Nepal earthquake: Kent backpacker's family criticise UK support
The family of a man missing in Nepal after the earthquake has criticised the level of information they have received from the UK government.
Matt Carapiet, 23, from Kent, was trekking north of the capital Kathmandu just before the disaster.
His sister Christina Carapiet said the family had called the Foreign and Commonwealth Office (FCO) several times after it lost his details.
The FCO said it was "in regular contact with the family".
According to the latest figures from Nepal, 6,204 people are known to have died in the 7.8-magnitude quake and 13,932 were injured.
Mr Carapiet, a student from Bearsted, last made contact with his family on 25 April, five days before the earthquake, telling them he would be out of contact as he was trekking to the Langtang Valley.
His sister said the past few days had been "unbearable" and the family were desperate for news.
"The Foreign Office haven't been doing what we think they should be doing," Ms Carapiet said.
She claimed the FCO had lost information and also had the wrong details for her brother.
"We really want the government to realise that there are still British people out there, like Matt, stranded," she said.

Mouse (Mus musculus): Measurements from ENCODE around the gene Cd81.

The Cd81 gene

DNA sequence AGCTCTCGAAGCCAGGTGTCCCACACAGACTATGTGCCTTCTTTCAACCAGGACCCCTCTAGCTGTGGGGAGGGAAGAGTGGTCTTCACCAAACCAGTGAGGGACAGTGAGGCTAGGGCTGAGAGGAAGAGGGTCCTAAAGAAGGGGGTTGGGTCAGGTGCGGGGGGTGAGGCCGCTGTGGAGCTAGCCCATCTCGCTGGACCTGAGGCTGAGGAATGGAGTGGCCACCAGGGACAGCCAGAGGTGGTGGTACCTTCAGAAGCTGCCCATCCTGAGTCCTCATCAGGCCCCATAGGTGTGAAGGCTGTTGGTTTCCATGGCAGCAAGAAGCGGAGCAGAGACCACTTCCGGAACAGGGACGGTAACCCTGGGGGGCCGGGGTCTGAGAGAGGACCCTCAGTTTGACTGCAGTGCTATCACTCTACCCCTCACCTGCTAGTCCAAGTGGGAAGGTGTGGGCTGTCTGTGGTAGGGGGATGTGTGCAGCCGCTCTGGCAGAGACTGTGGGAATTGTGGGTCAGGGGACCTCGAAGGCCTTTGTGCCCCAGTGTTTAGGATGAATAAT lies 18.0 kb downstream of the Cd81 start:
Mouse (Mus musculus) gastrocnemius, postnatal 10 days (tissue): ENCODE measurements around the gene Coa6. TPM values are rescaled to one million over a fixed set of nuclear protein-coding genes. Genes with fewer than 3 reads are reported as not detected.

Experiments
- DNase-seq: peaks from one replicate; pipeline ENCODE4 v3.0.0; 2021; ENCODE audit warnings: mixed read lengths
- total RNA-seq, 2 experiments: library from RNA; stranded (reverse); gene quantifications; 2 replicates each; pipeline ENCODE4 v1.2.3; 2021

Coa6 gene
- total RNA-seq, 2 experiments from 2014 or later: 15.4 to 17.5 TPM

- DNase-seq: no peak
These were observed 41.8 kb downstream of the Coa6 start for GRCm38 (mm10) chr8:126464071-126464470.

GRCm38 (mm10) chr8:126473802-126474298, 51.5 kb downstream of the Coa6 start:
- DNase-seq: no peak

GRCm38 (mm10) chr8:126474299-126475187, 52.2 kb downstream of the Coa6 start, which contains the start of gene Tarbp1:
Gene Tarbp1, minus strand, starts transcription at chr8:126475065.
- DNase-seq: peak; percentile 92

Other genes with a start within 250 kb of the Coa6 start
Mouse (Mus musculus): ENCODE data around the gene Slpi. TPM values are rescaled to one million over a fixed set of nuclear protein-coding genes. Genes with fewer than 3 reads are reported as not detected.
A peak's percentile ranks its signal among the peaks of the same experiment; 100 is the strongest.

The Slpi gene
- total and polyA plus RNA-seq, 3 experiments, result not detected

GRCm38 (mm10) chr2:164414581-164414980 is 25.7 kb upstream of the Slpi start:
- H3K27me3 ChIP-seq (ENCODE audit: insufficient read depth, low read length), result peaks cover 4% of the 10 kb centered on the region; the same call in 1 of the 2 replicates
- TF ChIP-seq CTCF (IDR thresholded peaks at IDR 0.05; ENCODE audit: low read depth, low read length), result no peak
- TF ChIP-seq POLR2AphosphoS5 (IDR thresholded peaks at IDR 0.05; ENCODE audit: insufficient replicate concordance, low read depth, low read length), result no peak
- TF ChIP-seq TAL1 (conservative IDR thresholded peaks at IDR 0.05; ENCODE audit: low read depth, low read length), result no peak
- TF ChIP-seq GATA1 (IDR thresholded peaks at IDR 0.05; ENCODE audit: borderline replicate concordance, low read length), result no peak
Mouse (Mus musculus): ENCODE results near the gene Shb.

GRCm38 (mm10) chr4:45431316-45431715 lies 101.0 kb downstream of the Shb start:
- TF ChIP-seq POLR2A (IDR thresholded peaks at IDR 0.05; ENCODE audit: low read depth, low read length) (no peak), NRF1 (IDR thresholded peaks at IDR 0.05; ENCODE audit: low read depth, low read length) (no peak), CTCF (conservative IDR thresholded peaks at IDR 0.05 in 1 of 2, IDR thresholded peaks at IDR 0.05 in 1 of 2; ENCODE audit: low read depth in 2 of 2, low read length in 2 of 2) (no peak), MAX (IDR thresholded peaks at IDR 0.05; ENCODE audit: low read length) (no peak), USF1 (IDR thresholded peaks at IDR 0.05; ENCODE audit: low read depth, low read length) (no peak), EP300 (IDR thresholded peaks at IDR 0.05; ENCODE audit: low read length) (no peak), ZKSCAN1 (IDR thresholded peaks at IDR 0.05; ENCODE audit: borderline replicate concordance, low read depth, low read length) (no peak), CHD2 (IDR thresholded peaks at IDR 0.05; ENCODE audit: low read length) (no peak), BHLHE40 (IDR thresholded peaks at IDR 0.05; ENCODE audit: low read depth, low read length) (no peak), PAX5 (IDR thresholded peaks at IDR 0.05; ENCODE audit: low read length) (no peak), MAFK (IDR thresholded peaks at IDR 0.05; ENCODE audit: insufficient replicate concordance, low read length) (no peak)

Ms Carapiet said the family had been contacted on Facebook saying he had been staying at a guest house the day before.
"The next day, the day of the earthquake, Matt was going to go to a cheese factory nearby, and we believe that is only one of the things in the Langtang village that is still intact," she said.
Ms Carapiet said the family were trying to keep positive, and had been relying on Facebook for information.
"Matt's a very clever boy, very resourceful, and I just pray that he's found some other people and he's found some shelter somewhere and he's doing ok."
An FCO spokesman said: "Our teams are working round the clock to assist British nationals and have given practical assistance to more than 350 so far.
"We've deployed two emergency response FCO teams to locate and assist British nationals in remote areas.
"They've assisted eight British nationals who were rescued from Dhunche and who are now in Kathmandu being supported by embassy staff."
He added that the Foreign Office continued to work closely with the Nepalese search and rescue teams, and was providing them with all the details it had on British nationals and their locations.